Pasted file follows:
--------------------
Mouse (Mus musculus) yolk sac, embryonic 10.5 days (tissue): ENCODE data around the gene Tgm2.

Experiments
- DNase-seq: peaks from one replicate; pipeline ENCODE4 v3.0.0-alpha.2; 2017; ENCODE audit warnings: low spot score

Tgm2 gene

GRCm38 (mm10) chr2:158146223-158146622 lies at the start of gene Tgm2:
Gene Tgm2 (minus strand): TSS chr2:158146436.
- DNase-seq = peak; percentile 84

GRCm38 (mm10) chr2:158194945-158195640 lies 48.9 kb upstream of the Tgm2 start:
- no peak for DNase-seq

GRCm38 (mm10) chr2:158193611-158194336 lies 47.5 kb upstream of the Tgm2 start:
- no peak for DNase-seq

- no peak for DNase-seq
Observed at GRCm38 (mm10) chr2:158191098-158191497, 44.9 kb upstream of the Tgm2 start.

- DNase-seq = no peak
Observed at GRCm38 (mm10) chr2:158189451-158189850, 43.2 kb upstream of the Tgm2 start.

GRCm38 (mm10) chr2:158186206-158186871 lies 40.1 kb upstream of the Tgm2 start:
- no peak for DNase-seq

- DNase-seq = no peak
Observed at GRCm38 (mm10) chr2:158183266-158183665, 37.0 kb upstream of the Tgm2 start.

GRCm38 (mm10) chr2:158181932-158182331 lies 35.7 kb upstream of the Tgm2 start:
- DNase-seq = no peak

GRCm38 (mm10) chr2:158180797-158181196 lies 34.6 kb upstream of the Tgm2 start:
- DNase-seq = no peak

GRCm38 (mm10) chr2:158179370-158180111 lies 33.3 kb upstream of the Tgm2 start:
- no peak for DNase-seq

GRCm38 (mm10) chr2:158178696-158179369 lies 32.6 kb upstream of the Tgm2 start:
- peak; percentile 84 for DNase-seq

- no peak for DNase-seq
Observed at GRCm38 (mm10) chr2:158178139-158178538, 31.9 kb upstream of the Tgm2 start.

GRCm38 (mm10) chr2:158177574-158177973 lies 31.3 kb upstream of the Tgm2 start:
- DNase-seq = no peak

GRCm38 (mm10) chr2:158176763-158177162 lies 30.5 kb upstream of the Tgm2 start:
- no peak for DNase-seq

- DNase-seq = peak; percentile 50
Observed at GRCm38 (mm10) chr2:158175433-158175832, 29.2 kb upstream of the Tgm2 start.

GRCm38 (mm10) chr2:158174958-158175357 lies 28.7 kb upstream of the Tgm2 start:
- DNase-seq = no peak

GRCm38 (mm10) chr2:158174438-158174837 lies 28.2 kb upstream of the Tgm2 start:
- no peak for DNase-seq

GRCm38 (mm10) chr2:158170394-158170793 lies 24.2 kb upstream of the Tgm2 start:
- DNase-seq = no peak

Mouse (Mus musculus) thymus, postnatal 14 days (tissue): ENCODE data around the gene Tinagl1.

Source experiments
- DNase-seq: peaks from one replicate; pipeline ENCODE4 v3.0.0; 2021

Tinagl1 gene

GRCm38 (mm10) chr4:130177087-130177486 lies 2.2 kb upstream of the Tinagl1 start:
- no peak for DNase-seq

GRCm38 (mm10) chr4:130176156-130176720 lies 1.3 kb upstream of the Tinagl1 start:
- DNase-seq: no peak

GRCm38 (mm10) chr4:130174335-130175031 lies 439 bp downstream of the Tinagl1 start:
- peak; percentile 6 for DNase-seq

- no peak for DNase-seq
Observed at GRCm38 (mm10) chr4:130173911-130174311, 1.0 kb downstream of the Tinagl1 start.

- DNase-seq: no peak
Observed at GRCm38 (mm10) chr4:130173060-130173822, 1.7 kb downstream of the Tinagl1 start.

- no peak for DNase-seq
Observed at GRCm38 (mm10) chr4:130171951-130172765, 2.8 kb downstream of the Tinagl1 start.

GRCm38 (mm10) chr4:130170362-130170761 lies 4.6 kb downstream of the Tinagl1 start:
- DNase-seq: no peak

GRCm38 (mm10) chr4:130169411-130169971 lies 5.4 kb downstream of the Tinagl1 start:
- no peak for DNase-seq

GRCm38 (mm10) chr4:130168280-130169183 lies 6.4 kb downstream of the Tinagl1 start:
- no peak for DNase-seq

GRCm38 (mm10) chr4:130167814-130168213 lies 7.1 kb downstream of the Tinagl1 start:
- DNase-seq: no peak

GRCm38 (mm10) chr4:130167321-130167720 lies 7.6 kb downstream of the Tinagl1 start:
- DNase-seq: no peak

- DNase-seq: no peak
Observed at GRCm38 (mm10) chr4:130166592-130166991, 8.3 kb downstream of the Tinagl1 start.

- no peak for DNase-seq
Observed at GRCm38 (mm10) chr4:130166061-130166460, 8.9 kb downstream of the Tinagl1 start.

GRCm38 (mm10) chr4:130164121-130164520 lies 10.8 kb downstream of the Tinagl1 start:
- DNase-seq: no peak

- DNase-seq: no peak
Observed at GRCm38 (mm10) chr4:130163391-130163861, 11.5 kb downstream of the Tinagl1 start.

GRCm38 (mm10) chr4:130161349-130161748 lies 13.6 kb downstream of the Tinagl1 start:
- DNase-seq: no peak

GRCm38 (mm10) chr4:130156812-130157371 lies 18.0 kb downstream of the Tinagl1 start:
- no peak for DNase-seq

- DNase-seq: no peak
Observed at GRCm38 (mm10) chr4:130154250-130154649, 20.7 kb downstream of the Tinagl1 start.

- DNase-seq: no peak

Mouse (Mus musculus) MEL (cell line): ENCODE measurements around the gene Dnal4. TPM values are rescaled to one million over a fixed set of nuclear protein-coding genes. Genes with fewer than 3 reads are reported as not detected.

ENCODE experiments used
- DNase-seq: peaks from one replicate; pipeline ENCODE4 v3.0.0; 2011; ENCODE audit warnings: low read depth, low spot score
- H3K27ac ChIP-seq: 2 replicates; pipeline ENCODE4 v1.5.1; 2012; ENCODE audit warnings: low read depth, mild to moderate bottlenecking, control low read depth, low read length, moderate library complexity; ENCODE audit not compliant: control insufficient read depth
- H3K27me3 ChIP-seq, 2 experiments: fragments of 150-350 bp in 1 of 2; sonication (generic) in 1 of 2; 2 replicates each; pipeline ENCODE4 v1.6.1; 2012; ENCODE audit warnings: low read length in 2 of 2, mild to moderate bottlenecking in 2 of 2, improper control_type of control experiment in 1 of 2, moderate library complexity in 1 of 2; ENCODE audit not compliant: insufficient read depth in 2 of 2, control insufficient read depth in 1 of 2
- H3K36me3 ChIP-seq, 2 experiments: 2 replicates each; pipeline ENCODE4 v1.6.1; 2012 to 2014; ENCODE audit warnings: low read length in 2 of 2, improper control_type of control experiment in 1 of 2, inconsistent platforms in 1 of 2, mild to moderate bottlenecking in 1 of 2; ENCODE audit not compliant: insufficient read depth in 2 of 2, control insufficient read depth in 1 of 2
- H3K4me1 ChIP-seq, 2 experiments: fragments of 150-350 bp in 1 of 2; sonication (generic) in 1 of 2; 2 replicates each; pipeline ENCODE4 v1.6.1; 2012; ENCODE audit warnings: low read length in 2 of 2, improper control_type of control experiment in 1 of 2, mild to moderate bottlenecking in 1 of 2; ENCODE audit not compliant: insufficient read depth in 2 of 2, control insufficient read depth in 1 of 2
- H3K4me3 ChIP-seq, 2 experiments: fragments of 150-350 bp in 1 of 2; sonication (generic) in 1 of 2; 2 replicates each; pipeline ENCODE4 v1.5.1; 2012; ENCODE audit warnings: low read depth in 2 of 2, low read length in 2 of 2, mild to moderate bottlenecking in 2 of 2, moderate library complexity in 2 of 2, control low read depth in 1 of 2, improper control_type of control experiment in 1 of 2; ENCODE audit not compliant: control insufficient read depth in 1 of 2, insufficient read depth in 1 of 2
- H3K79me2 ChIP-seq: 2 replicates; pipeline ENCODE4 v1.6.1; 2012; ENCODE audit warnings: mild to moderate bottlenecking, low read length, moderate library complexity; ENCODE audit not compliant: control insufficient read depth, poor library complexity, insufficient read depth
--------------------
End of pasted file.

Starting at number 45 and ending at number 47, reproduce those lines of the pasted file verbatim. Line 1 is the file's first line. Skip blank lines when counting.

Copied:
Tinagl1 gene

GRCm38 (mm10) chr4:130177087-130177486 lies 2.2 kb upstream of the Tinagl1 start:
- no peak for DNase-seq